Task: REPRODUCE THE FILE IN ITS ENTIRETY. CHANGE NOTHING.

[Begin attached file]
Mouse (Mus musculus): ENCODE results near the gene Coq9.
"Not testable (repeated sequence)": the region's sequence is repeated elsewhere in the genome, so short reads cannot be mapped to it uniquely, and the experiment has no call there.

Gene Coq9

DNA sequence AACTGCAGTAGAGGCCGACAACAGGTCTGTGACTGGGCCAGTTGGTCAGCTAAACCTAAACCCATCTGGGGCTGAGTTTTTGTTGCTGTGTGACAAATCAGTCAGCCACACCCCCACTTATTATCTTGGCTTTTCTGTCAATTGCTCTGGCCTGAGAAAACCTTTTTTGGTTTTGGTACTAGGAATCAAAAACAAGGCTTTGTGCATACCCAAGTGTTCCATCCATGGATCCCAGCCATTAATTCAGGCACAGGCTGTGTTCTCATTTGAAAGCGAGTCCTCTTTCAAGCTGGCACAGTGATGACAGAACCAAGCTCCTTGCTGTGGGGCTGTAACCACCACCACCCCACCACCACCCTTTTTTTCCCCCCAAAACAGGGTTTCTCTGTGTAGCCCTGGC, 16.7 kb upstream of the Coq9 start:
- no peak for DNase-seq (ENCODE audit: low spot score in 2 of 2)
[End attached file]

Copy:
Mouse (Mus musculus): ENCODE results near the gene Coq9.
"Not testable (repeated sequence)": the region's sequence is repeated elsewhere in the genome, so short reads cannot be mapped to it uniquely, and the experiment has no call there.

Gene Coq9

DNA sequence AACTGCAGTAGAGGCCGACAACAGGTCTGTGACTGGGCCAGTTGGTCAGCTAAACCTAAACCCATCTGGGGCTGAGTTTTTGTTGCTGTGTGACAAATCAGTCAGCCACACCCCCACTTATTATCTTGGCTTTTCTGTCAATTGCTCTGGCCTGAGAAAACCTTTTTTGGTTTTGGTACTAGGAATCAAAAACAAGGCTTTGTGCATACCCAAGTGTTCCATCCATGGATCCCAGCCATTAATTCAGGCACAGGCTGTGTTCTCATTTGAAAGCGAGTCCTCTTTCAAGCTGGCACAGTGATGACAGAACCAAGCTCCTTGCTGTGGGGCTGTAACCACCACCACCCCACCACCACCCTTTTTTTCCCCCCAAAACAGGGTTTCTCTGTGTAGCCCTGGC, 16.7 kb upstream of the Coq9 start:
- no peak for DNase-seq (ENCODE audit: low spot score in 2 of 2)